The US military is looking to enhance the performance of its troops by investing in advanced biotechnology.
The US Special Operations Command (SOCOM) recently announced the development of an anti-aging pill and will start clinical trials next year. The project is aimed at ensuring “improved human performance”, according to reports.
SOCOM is partnering with private biotech laboratory Metro International Biotech, LLC (MetroBiotech), in the project.
“We have completed pre-clinical safety and dosing studies in anticipation of follow-on performance testing in the fiscal year 2022,” Navy Commander Tim Hawkins, a SOCOM spokesperson, told Breaking Defense.
SOCOM has reportedly spent $2.8 million on this effort since its launch in 2018, according to Hawkins.
The Anti-Aging Pill
The pill in making is a ‘nutraceutical,’ that is “a food containing health-giving additives and having medicinal benefit. In simpler terms, it is a dietary supplement rather than a drug.
Developed using biotechnology, the pill attacks a small molecule in the body which in this case is nicotinamide adenine dinucleotide (NAD+).
MetroBiotech’s study on the subject observes that reduced levels of NAD+ are linked to aging and numerous diseases, including mitochondrial dysfunction, inflammation, and a variety of associated diseases.
NAD+ is used as a treatment for mitochondrial diseases in particular as it supports the continued production of adenosine triphosphate (ATP) inside the mitochondria, which in turn helps mitochondria produce energy for the cell.
The mitochondria are often called the ‘powerhouse’ of the cell.
The US Food and Drug Administration (FDA) doesn’t regulate nutraceuticals, thus the anti-aging pill will likely be exempted from the rigorous standards set for prescription drugs, according to Popular Mechanics.
Why Is Military Involved In The Project?
An anti-aging pill does not prevent death or makes a human live longer in the conventional sense, but slows the decaying of cells that happens with age.
According to scientists, a number of different diseases, including cancer, heart disease, and dementia, could potentially be treated by slowing aging. Some experts suggest that the pill is being developed by the US military to support the careers of military personnel.
Hawkins told Breaking Defense that the pill will contain a “human performance small molecule” to be fashioned into a nutraceutical form for both civilians and military personnel.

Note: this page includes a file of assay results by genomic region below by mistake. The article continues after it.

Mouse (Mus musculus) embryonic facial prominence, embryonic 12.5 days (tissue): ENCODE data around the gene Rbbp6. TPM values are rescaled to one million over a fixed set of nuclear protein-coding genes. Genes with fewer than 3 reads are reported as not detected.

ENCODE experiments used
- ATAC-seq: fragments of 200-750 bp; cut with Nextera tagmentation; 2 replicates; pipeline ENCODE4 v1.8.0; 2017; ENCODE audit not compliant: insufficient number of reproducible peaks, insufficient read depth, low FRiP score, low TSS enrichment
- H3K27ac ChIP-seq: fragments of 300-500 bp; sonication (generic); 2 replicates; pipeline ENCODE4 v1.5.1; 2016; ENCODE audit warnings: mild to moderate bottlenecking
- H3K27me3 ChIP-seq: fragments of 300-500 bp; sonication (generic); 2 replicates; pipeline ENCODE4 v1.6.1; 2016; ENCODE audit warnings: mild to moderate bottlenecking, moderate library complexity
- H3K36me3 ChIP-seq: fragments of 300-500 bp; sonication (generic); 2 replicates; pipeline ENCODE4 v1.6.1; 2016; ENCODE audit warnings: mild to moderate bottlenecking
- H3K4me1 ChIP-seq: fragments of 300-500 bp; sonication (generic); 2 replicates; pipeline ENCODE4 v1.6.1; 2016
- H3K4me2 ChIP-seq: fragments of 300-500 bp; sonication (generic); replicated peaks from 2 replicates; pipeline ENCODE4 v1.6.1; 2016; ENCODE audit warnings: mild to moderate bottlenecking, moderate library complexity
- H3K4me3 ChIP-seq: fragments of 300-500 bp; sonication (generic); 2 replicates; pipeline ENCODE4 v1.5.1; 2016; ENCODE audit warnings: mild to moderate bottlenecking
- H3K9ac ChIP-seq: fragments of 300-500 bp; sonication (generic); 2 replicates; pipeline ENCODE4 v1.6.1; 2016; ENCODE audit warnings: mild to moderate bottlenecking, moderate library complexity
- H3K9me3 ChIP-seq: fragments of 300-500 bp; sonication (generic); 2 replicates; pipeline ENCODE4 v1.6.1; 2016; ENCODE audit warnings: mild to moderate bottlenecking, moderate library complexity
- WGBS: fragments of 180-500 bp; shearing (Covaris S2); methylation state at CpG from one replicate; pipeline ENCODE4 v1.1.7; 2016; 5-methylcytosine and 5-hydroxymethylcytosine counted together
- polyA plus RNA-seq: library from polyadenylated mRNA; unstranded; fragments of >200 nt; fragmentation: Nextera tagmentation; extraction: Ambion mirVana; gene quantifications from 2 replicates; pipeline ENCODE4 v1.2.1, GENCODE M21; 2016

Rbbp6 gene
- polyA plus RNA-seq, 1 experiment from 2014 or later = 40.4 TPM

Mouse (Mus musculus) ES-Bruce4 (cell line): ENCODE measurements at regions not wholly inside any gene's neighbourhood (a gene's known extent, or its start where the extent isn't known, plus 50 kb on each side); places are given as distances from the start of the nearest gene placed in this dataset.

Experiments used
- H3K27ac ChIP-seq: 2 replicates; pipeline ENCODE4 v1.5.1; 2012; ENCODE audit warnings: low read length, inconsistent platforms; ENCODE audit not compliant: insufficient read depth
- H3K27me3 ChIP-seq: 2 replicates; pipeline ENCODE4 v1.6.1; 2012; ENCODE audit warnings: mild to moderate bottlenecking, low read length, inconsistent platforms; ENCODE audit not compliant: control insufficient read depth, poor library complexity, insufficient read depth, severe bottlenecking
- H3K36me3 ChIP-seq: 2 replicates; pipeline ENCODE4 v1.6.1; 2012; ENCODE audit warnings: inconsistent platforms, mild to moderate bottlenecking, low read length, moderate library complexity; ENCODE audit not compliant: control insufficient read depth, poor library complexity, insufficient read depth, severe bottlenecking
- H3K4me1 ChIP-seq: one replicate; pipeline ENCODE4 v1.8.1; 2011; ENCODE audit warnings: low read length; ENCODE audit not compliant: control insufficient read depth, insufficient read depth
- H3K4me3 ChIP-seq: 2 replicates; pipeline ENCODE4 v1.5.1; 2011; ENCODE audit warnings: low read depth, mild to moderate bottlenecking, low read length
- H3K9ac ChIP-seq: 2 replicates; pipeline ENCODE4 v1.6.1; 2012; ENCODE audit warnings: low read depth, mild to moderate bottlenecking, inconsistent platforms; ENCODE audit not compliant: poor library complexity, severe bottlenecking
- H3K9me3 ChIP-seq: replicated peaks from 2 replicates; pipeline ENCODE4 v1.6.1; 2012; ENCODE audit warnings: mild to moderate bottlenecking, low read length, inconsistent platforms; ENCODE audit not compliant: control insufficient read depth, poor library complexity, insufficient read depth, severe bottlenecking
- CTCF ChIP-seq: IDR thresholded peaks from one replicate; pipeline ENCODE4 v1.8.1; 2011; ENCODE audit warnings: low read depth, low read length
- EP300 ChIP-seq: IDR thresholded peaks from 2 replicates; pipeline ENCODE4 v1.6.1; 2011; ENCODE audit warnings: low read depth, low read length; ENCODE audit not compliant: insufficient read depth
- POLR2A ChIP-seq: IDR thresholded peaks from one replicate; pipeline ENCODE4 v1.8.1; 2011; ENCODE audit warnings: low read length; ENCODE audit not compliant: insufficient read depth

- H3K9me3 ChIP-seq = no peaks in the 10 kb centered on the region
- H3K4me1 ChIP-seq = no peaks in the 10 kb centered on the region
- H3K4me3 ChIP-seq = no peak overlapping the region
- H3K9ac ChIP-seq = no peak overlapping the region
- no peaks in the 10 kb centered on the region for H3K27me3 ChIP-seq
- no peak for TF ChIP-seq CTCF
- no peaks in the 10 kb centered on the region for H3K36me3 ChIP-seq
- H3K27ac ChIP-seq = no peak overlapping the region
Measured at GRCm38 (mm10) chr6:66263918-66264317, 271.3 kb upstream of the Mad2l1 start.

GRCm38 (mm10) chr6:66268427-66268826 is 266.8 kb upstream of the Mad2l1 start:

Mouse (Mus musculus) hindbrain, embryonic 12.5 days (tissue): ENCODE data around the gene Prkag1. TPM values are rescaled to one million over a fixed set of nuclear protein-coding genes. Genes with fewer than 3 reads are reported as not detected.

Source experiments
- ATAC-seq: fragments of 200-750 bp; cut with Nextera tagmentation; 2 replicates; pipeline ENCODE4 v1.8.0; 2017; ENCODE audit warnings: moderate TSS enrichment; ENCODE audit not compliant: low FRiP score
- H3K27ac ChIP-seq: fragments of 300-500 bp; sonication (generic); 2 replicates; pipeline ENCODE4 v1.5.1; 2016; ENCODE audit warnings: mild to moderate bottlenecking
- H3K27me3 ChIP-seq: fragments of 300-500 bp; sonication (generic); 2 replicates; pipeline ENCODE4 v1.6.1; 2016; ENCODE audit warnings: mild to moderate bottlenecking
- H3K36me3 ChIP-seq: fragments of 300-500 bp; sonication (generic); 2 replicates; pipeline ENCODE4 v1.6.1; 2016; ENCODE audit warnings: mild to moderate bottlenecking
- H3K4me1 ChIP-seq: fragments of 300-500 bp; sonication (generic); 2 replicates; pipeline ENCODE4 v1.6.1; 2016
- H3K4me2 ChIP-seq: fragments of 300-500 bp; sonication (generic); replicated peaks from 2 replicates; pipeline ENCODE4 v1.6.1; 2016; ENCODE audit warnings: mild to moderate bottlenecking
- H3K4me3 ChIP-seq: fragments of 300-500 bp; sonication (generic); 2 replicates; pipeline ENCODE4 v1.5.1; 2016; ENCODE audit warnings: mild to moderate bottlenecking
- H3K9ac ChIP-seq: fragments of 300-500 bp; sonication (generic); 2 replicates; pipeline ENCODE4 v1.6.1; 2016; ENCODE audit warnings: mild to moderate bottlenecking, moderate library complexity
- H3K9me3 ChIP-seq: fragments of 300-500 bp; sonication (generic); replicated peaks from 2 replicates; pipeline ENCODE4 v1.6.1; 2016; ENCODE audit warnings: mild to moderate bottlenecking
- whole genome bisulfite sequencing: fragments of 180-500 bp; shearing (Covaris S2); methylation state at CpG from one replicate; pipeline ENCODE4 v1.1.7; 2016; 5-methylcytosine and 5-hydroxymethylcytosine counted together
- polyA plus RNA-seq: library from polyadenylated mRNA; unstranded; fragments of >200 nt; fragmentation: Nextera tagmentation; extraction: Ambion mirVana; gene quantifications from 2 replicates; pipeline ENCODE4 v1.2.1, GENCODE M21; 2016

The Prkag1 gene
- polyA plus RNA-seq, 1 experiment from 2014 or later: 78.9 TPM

“These efforts are not about creating physical traits that don’t already exist naturally. This is about enhancing the mission readiness of our forces by improving performance characteristics that typically decline with age,” he said.
“The benefits may include improved human performance—like increased endurance and faster recovery from injury,” he added.
Moreover, MetroBiotech, a partner of SOCOM in this project, lists some key organ functions supported by its technology, claiming the technology could help slow neurodegeneration, decrease inflammation in the body, increasing “cardioprotection,” and more.
Lisa Sanders, the director of science and technology for Special Operations Forces, acquisition, technology & logistics (SOF AT&L), explained how SOCOM is eyeing partners to conduct ground-breaking research that could result in health benefits for the troops.
“There’s a huge commercial marketplace for things that can avoid injury, that can slow down aging, that can improve sleep,” she added.
Pharma Companies Doing Research
Many pharmaceutical firms around the world have invested in anti-aging technologies. One of them is Elysium Health that has developed a supplement called Basis which in simpler terms, prevents our body from aging.
Sold for $50 (approximately Rs 3,500) per month, Elysium’s pill also aims to keep the NAD+ levels in check in order to keep the body cells healthy.
A similar drug is being developed by US-based Unity Biotechnology that targets specific body ailments by slowing the fundamental process of aging, indirectly making you live longer.
These drugs are called senolytics, which remove certain cells that accumulate with aging. Such cells are responsible for creating a toxic environment for other body cells and suppresses their normal functioning.
Unity Biotechnology’s aim is to bring the drug, which is still under trial, to market within five years.